However, last Wednesday, conditions resulted in the formation of a larger, higher cloud called pyrocumulonimbus that resembles a thundercloud. It likely reached an altitude of about 45,000 feet, said Neil Lareau, who studies forest fire behavior at the University of Nevada at Reno.

Like a thunderstorm, the huge cloud produced lightning strikes and worried firefighters because they have the potential to start new fires. It may also have brought precipitation.

“Some of these events are raining themselves,” said John Bailey, professor of forestry at Oregon State University.

Rain can be a good thing by dampening some of the fuels and slowing down the fire. However, by cooling the air closer to the surface, rain can also create dangerous downdrafts, said Dr. Lareau.

There have also been reports of vortices of fire, small vortices of air and flames that are common in many forest fires and are often incorrectly described as fire tornadoes. Vortices of fire are small, perhaps a few tens of feet in diameter at their largest, and last a few seconds to a few minutes.

But dr. Lareau said there is some evidence that the Bootleg Fire may have created an actual fire tornado that can be several thousand feet in diameter, has wind speeds in excess of 100 miles per hour, and extends and sustains thousands of feet in the air much longer. “It looks like it created quite a significant rotation,” he said.

Fire tornadoes occur when a cloud of hot air rises in a fire, drawing in more outside air to replace it. Local topography and differences in wind direction, often caused by the fire itself, can give this incoming air a twist, and stretching the column of air can cause it to spin faster, like a figure skater pulling her arms around rotate them to enlarge.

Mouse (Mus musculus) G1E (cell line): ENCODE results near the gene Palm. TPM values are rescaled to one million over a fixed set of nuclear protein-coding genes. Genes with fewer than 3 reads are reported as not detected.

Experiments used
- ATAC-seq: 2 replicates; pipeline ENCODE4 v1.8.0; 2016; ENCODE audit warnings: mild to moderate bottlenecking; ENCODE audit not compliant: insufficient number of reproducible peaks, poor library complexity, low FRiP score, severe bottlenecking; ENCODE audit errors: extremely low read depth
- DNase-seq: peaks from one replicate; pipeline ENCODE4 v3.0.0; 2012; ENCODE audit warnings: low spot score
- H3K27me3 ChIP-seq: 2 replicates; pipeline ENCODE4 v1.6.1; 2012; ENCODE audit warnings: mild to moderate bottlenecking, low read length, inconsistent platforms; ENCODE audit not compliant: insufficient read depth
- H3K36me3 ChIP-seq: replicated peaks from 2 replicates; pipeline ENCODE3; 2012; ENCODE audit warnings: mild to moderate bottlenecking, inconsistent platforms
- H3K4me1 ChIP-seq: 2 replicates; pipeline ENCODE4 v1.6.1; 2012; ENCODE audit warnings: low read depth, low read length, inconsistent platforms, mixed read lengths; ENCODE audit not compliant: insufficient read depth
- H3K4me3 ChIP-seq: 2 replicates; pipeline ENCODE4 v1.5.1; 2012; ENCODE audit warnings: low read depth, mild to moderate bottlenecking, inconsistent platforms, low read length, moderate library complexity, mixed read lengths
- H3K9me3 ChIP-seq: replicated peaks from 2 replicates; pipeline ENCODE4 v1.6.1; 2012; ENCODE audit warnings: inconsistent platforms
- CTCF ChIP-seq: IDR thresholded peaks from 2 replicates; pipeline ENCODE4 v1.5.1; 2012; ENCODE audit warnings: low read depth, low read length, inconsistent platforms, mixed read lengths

Redman said the task force had received no reports of a fire tornado. “But it is entirely possible” to perform in such a large and intense fire, he said. “When we get these extreme events, we have to be careful.”

Other types of extreme fire behavior are more common. But the length of the extreme behavior in bootleg fire baffled some of the fighters.

“This extreme behavior and explosive growth every day,” said Mr. Kauffman. “And you can’t really fight fire under these conditions. It is too dangerous.”

The main cause of most extreme behaviors is the enormous amount of heat that the fire emits.

The amount of heat depends on the dryness of the fuel – trees and other vegetation, both dead and alive. And fuels in southern Oregon, as well as much of the west, are extremely dry due to the severe drought that has hit most of the region.

Dr. Clements compared it to a campfire. “You want the driest tinder and logs to start the fire,” he said. “Same with a forest fire. That is why we are watching the drought. “

When the vegetation is damp, some of the combustion energy is used to evaporate its moisture. If moisture doesn’t evaporate, the fire will burn hotter. “More heat is released,” he said. “The flames are bigger.”

Oregon was also hit by an extreme heat wave in late June, when record temperatures were broken in some places by up to 9 degrees Fahrenheit. That dried out the vegetation even more. In southern Oregon, the fuel was as dry as a normal year by the end of summer.

“We had a lot of fuel ready to burn,” said Dr. Bailey.

What would help end the extreme behavior, and eventually the fire itself, is good, widespread rain. But that doesn’t seem in sight.

“We don’t see any significant relief for at least the next week,” Redman said. “But I don’t think we can get any worse.”